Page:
Job opportunities have gone through a sea of changes globally. Mass layoffs, even sometimes via just email, have been a new norm since last year. Though this looming situation is enough to make anyone nervous, it’s affecting a specific section of the global workforce more than others – the working parents. Recent workplace surveys and studies show that the current situation is having a harmful impact on working parents.
New research data from human resources tech companies like Harris Poll and Justworks demonstrates the impact of the current workforce on working parents. According to the surveys, around 48% or almost half of the parents with children under the age of 18 are severely worried about losing their jobs, while 38% of non-parent workers are not troubled by the thought. Also, as health insurance and other benefits are provided with several jobs, almost 54% of working parents in the country are highly concerned about a reduction in job perks. But the kicker is that 40% of working parents with children under the age of 18 are working longer hours now, compared to 31% of working non-parents or employees with older children.
While correlation doesn’t always equal causation, the cause behind the problem is not hard to guess here. While every employee is worried about their jobs now and then, dependent little kids make things much harder. Working parents are increasingly worried about their jobs, as it’s basically the lifeline in their lives. So, with layoffs hitting the market, they are trying their best to prove their worth and over-compensate by voluntarily working longer hours. While parents are not to blame here, this entire situation is an unfortunate indictment of a society and culture that ties far too much of our identities and livelihoods to our employment. And that’s why the working parents of the country are busy slogging past their bedtimes.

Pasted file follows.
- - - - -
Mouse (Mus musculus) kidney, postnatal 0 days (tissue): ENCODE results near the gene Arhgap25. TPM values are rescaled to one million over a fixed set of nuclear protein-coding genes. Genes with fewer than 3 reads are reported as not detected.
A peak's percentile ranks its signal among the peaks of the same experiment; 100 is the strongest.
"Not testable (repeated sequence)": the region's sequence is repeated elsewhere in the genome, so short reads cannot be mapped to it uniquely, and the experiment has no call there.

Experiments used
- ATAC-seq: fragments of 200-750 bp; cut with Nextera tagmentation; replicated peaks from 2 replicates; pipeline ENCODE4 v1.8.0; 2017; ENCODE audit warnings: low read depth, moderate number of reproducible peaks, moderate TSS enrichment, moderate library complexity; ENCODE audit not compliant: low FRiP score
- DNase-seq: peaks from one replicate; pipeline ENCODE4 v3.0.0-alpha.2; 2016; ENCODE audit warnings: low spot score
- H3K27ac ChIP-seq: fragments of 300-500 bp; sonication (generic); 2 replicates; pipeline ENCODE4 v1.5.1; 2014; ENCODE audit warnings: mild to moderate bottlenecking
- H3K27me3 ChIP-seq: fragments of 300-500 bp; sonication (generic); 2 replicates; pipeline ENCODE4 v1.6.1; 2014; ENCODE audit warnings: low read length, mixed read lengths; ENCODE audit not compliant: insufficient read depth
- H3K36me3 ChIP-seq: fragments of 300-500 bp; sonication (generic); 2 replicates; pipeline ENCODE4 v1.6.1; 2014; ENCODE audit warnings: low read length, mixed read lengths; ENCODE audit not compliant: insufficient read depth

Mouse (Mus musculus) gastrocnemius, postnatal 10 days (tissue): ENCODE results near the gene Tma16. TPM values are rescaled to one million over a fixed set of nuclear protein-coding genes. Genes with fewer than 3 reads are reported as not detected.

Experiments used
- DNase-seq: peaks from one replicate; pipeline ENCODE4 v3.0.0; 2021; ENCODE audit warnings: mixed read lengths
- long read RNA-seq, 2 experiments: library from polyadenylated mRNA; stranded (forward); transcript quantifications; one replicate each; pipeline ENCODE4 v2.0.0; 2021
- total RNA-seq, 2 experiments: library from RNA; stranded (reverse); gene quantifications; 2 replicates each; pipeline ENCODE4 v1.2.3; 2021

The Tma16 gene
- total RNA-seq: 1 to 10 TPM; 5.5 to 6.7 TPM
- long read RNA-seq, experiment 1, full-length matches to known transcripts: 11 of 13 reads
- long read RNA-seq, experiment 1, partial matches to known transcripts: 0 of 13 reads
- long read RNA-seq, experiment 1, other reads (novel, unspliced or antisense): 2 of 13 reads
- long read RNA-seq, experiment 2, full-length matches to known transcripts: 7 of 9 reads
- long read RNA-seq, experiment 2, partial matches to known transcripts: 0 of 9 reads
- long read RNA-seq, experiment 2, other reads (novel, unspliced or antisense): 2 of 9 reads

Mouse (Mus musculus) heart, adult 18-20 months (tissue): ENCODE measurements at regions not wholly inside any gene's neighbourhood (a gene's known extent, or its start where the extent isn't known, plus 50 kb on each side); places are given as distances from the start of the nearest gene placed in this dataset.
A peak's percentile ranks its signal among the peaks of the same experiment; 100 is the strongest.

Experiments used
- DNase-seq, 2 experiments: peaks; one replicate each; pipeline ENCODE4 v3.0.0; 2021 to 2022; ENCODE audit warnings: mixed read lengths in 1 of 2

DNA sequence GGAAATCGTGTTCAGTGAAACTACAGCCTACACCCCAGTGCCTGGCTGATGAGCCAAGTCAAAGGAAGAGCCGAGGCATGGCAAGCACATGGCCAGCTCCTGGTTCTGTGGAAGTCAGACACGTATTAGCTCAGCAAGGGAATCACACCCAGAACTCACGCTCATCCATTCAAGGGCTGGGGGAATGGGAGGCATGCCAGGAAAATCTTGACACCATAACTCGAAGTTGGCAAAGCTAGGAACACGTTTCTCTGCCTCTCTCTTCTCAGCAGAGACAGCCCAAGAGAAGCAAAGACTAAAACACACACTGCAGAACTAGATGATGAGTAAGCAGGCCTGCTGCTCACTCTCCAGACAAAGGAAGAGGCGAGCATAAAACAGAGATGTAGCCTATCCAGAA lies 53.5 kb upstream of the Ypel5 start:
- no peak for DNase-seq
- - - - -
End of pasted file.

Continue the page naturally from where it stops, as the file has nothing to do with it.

Us normal people often think that scientists already know all there is to know about popular animals. Well, a new study discovered the never-before-seen lasso-like climbing locomotion of a particular kind of snake. Apparently, the invasive brown tree snakes found in Guam have a peculiar way of getting around that biologists knew nothing about.
A New Kind of Snake Climbing Technique
Co-senior author of the study, Bruce Jayne from the University of Cincinnati, says that snakes typically choose steep and smooth branches or pipes to climb because it’s easier for them to bend sideways and grip on the surface in at least two places. This new lasso locomotion researchers have discovered, however, is completely different. By using the loop of the “lasso,” the invasive brown tree snake is able to form a single gripping section and climb up. It’s not an ideal method, as snakes tend to often slip when they do it and are generally slower, but it’s one they can resolve to when there’s prey at the top.
The Discovery Has Important Implications
The reason biologists first started looking into the climbing techniques of invasive brown tree snakes in Guam was related to bird restoration efforts in the region. Initially, researchers set up a three-foot-long metal baffle that was supposed to keep the snakes from climbing to the nest boxes. Those same baffles had already proven efficient in keeping raccoons and other snakes away from the birds, but it seemed like the brown tree snakes were equipped to climb up.
Thomas Seibert, who was also part of the study, explained that the entire team was extremely baffled when they saw a snake forming what resembled a lasso around the cylinder and then wiggling its body up. As soon as they saw that novel movement, Seibert and his team knew they had to come up with a new type of baffle that brown tree snakes couldn’t climb over. The researchers are planning to test the limits of these locomotor abilities and learn more about the anatomy involved in them.